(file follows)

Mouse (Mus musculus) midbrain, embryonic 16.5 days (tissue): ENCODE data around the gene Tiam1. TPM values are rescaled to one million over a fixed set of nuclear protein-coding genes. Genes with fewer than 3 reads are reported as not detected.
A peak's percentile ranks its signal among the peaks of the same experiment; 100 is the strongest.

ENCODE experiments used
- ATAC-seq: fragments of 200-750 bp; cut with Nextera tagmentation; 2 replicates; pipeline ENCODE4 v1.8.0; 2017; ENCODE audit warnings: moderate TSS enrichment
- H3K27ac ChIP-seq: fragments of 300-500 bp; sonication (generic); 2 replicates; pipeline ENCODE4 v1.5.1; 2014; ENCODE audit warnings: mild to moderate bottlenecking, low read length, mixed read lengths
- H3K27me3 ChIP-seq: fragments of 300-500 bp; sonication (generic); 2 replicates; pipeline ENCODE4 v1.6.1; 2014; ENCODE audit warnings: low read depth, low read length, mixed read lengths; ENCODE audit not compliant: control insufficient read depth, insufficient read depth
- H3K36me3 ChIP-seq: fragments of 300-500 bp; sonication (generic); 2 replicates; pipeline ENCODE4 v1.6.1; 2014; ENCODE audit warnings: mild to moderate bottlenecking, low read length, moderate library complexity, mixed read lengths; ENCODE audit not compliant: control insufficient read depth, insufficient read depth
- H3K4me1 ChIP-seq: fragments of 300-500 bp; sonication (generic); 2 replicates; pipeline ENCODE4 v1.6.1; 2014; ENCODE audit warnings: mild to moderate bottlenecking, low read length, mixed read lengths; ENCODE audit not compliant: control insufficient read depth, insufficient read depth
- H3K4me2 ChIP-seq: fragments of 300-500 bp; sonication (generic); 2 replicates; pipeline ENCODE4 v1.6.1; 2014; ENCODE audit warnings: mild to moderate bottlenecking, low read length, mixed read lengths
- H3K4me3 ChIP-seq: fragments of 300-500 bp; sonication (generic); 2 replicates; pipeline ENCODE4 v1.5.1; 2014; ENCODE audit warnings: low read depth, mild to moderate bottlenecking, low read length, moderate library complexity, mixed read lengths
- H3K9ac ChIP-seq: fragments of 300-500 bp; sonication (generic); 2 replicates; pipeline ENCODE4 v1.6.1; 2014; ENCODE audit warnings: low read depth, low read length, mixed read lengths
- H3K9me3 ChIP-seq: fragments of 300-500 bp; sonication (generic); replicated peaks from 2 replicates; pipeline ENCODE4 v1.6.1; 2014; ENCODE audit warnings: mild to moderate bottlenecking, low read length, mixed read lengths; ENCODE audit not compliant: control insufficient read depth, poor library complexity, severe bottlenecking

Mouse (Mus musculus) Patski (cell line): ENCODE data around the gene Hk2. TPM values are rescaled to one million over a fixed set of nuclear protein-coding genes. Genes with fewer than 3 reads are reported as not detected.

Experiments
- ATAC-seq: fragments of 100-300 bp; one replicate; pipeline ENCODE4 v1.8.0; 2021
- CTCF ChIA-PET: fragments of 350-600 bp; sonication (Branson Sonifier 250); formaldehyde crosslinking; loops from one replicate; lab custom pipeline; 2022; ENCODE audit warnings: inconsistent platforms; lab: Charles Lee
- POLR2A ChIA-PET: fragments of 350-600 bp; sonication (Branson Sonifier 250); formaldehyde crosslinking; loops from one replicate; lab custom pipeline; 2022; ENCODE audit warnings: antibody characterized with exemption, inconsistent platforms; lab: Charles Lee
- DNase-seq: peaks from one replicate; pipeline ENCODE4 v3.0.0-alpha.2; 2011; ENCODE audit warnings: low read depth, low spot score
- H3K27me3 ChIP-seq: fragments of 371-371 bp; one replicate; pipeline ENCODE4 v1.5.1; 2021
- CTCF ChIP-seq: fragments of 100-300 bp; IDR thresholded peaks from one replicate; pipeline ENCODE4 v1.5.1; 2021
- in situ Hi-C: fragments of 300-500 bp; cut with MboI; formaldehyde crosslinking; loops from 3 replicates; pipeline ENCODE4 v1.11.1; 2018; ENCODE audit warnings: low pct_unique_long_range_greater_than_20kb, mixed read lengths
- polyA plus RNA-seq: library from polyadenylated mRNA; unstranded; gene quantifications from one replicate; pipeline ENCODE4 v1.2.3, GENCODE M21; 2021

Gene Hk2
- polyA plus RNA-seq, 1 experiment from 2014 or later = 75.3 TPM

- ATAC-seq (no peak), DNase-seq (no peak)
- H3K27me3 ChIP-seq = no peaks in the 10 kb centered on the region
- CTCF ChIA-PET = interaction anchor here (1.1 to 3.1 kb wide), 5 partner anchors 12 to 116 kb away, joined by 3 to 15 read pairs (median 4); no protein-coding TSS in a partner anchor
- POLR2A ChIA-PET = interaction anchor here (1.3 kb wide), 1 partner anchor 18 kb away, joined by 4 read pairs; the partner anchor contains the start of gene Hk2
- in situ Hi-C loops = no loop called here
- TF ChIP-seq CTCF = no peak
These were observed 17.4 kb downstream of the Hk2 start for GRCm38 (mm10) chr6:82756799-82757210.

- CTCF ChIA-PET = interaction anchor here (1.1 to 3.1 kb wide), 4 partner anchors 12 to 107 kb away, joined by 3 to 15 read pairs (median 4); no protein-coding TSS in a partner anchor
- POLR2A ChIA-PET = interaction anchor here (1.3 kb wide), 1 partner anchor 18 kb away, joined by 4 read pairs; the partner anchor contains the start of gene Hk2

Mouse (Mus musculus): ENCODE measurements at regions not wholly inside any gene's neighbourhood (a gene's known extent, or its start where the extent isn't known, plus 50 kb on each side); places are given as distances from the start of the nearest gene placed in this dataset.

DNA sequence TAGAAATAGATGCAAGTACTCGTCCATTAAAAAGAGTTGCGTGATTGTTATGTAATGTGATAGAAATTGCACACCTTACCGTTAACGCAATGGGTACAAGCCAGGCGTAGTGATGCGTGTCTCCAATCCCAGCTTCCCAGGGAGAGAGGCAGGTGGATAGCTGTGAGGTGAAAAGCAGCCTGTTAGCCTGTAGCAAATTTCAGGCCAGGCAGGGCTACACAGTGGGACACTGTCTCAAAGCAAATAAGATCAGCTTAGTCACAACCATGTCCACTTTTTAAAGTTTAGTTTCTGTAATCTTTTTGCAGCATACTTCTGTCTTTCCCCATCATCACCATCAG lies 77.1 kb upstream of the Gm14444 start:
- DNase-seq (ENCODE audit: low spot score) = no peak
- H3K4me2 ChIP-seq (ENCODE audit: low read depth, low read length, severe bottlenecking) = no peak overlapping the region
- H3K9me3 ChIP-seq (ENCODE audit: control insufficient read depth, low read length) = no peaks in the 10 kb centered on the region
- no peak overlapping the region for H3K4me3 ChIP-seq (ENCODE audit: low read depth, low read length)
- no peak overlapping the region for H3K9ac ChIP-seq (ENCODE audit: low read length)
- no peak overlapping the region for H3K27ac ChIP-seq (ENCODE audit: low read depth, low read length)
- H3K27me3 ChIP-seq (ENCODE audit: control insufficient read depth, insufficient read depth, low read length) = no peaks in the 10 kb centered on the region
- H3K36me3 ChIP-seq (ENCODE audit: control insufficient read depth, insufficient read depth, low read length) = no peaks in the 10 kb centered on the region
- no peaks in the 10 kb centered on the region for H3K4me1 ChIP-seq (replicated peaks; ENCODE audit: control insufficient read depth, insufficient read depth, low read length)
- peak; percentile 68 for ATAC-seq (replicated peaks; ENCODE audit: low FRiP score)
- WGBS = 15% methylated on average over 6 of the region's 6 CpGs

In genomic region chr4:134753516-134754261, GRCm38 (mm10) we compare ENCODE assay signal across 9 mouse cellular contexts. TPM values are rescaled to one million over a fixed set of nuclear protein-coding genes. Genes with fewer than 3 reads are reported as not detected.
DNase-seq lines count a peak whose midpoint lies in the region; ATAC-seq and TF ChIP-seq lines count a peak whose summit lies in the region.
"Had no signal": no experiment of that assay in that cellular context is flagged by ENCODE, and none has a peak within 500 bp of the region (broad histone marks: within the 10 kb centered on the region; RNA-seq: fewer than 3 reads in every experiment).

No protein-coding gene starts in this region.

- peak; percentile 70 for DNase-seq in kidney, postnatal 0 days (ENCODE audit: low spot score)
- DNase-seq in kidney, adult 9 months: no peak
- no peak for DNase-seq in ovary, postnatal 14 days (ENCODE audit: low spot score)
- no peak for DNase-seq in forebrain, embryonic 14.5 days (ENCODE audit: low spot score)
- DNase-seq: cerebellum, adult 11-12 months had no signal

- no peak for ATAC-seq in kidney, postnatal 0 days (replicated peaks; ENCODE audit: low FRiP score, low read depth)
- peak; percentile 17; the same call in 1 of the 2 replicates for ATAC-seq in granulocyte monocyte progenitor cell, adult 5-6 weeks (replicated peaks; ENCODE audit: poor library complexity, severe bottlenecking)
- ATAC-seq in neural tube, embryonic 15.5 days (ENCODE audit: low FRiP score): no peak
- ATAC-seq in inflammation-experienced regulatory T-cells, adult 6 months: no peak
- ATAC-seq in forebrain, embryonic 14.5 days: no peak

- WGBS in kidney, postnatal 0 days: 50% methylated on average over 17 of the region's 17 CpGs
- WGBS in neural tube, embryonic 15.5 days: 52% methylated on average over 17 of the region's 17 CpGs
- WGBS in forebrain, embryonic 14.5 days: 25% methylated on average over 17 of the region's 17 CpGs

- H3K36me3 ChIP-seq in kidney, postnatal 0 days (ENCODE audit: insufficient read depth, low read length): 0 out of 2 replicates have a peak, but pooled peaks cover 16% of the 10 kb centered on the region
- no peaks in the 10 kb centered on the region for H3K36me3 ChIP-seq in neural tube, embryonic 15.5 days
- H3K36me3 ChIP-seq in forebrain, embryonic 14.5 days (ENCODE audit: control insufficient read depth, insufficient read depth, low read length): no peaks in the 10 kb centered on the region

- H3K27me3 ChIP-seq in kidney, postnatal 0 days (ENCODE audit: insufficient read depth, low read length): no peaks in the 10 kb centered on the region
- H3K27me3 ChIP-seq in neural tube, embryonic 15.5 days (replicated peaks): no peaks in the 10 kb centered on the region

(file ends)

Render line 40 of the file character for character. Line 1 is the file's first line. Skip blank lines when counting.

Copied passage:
- no peak overlapping the region for H3K9ac ChIP-seq (ENCODE audit: low read length)